I am writing a children' book. The main character is an animal that has a name and characteristics that are very identifiable to a human actor's character.

For instance, let's say the animal was a fox and he was a math wiz and went by the name AP Fox or AP Keaton, wore a suit and tie. Something like that. Would this be an issue for me? Should I patent my character?

What if the character is based on a real animal (pet) and I base a whole line of children's books on him. Does the pet owner have any claim? If I add the disclaimer that any resemblance to an actual person etc. is coincidental, will cover me?

  • 1
    I think the word you're looking for is "trademark", not "patent".
    – F1Krazy
    Sep 1, 2022 at 6:41
  • You can't trademark a character.
    – Chenmunka
    Sep 1, 2022 at 7:44
  • Please edit the question to limit it to a specific problem with enough detail to identify an adequate answer.
    – Community Bot
    Sep 1, 2022 at 7:45

1 Answer 1


So you have three different legal intellectual property claims that you need to work with:

Copyright : Copyrights are published works and copyrights are created automatically on publishing. They protect unique works of art and are transferable by the original artist. For example, Harry Potter and the Chamber of Secrets is a copyrighted manuscript created by J.K. Rowling. The cover art (for the American editions) was created by Mary GrandPré though she likely does not own the copyrights as they would have been ceded to Rowling and the Publishers who make the books.

Trademarks: Unique logos or styles or designs that are protected by a trademark. A "TM" letter mark denotes the trademark exists on the product, but an "R" in a circle is used to denote it's a registered trademark by a patent office. While we discussed in the last example ownership of different copyrights related to Harry Potter, the actual American published book with the manuscript, the cover art, and the distinct lettering of the word "Harry Potter" (where the P is formed by a lightning bolt) are trademarks of the book and the product as a whole.

Patent: Patents are issued for physical designs and almost always describe a working process of a products, formulas, and things that can be technically described. Continuing our Harry Potter theme, while Rowling holds intellectual copyrights and trademarks, she does not own the patent for the ride "Flight of the Hippogriff at Universal Studio's Islands of Adventure. The ride is a mass produced roller coaster made by Verkoma Rides Manufacturing. Specifically it is a Verkoma 355m Junior Rollercoaster and shares a track layout and vehicle assembly not only with her sister ride in Universal Studios Japan, but also several other rollercoasters with various names throughout the world. While the Harry Potter trappings of Hippogriff are not their own, the layout of the track, the block sections, it's vehicle specs and mechanical workings, are all patents owned by Verkoma.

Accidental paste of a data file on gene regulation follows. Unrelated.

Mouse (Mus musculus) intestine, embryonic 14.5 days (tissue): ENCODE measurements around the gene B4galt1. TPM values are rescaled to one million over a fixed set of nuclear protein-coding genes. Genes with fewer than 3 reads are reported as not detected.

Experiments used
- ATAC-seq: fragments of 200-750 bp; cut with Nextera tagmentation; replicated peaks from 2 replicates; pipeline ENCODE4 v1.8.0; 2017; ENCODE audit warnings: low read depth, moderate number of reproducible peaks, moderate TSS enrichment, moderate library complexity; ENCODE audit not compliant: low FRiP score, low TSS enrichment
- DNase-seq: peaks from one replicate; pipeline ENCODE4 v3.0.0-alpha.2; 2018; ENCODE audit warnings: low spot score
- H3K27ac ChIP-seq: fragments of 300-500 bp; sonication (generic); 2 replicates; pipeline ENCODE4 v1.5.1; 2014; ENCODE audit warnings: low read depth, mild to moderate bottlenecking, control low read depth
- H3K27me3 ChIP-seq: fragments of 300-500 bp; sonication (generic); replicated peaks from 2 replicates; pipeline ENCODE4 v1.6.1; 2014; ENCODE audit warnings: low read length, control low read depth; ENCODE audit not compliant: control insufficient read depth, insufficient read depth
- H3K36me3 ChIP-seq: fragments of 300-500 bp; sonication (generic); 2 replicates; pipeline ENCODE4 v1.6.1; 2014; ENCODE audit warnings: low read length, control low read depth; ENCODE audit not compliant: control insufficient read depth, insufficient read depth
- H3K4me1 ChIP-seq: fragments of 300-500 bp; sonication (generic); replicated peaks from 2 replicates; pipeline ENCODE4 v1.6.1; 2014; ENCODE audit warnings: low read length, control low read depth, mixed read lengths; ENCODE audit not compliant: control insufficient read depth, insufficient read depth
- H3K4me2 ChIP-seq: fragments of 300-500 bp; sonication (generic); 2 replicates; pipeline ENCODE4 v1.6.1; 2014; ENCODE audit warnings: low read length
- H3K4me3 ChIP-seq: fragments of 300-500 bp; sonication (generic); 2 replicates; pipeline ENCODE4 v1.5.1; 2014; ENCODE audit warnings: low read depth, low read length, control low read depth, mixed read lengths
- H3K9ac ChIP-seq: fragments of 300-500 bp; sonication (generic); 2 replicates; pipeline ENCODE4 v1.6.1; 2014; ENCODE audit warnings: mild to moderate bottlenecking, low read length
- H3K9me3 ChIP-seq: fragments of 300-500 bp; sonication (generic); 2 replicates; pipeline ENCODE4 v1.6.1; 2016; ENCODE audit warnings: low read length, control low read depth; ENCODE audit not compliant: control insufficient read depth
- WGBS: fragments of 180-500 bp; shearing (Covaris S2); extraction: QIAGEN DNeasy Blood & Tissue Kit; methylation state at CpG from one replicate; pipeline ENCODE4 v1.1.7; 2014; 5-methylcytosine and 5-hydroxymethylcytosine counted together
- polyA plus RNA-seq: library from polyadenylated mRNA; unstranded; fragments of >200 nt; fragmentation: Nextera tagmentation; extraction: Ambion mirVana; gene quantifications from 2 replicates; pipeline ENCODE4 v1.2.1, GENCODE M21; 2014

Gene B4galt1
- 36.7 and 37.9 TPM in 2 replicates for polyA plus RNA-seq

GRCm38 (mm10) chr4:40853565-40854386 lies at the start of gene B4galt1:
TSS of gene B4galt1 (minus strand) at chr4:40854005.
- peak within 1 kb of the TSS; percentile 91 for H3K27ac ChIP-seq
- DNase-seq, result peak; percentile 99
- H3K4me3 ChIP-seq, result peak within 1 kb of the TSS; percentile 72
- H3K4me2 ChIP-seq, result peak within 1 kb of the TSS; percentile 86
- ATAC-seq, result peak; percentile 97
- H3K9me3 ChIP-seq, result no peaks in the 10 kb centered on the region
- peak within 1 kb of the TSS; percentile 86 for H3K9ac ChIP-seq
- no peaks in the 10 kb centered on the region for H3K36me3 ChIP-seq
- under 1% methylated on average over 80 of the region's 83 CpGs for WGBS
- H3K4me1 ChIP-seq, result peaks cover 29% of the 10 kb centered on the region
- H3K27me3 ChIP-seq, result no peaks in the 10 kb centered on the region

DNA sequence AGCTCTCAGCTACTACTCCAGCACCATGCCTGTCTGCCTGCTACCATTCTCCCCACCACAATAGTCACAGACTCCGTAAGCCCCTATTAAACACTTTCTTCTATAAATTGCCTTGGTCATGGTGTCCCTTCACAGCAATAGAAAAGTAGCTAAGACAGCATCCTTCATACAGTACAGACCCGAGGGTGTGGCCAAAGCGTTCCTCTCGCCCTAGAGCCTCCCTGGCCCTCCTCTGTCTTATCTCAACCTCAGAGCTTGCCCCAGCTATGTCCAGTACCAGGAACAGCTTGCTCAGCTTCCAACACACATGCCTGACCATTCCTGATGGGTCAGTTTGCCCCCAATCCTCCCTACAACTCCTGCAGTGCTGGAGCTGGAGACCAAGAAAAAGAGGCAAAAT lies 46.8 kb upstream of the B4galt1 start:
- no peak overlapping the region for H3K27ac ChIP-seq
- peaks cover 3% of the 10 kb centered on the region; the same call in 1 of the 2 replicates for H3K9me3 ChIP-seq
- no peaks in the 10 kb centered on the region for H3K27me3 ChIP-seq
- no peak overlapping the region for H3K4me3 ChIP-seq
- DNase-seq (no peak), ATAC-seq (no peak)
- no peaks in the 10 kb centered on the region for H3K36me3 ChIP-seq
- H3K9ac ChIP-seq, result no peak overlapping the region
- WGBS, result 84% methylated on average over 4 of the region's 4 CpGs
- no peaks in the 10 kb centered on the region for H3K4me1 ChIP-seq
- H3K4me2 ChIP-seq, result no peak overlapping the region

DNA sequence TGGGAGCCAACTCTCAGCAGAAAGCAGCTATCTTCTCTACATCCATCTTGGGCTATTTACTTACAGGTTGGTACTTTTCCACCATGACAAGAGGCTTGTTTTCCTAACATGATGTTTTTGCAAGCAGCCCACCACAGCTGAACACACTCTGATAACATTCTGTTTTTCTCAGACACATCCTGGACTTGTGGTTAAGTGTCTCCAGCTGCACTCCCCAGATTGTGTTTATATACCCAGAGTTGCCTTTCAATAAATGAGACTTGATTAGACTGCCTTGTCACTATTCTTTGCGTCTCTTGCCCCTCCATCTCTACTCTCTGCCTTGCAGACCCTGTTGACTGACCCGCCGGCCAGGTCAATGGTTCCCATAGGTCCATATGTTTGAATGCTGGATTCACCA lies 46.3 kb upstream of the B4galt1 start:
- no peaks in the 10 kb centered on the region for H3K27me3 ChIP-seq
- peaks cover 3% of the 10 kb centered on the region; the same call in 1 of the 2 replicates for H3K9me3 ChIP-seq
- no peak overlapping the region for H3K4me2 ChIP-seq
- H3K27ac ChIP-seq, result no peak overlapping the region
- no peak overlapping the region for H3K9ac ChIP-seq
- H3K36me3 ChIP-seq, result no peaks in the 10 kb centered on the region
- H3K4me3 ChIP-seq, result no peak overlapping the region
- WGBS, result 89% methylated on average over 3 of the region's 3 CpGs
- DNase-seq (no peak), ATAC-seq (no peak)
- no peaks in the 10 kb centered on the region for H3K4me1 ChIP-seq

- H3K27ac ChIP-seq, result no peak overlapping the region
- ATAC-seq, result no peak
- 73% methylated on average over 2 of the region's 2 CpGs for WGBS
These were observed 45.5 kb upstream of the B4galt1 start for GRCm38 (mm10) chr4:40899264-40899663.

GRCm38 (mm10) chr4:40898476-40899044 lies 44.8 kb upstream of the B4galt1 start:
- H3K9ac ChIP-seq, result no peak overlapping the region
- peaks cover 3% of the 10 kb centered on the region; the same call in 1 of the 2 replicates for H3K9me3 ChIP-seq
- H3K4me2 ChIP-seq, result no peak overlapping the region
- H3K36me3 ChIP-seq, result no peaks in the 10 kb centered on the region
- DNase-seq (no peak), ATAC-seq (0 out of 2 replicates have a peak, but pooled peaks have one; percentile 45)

• This might usefully be extended by covering image rights too. Sep 2, 2022 at 8:53
  • It should be pointed out that names cannot in and of themselves be copyrighted, so you can write a character who's name is Harry Potter... he just cannot be similar to THE Harry Potter... Perhaps he's like the guy from Office Space who is named Michael Bolton and hates the more famous one for all the grief the shared name gives him (I knew at least two separate Mike Meyers, neither of whom receive royalties from Shrek.)
    – hszmv
    Sep 2, 2022 at 11:08
  • Thanks for the information noted above. Is there some place to research trademarks, copyrights? What about people who imitate for a living- like actors that pretend to be Marilyn Monroe or Michael Jackson? They use a persons likeness, speak like someone, use phrases that a person is known for (catch phrases) and make money. Are these not trademark or image right violations? Sep 12, 2022 at 18:00
  • @LisaSeifred Generally, these would fall under fair use doctrine of copyright law, usually under Parody or Homage. With actual human beings, trying to pass themselves off as someone they are not could be fraud or identity theft crimes. For example, Weird Al is famous for making parody songs of pop music, in some cases shot for shot remakes and performances imitating the music videos for those songs ("Fat" and "Smells Like Nirvana" compared to "Bad" and "Smells Like Teen Spirit" respectively), however those are transformative enough to qualify under Fair Use (in the U.S.)+
    – hszmv
    Sep 12, 2022 at 19:06
  • @LisaSeifred It helps that in both cases, Weird Al had the artists blessing to do the parody, with Michael Jackson going so far to get him in touch with the production crew for Bad (Jackson had denied Al the right to parody "Black or White" due to the significance of the song's message, but went over the top to help with "Fat" just to show Al that he wasn't offended, he'd just prefer that Al didn't make light of "Black or White"). For his part, Al does not legally need to ask the artists for their permission to do a parody song... he's just a stand up guy and wants the artists in on the joke.
    – hszmv
    Sep 12, 2022 at 19:10

Your Answer

By clicking “Post Your Answer”, you agree to our terms of service and acknowledge you have read our privacy policy.

Not the answer you're looking for? Browse other questions tagged or ask your own question.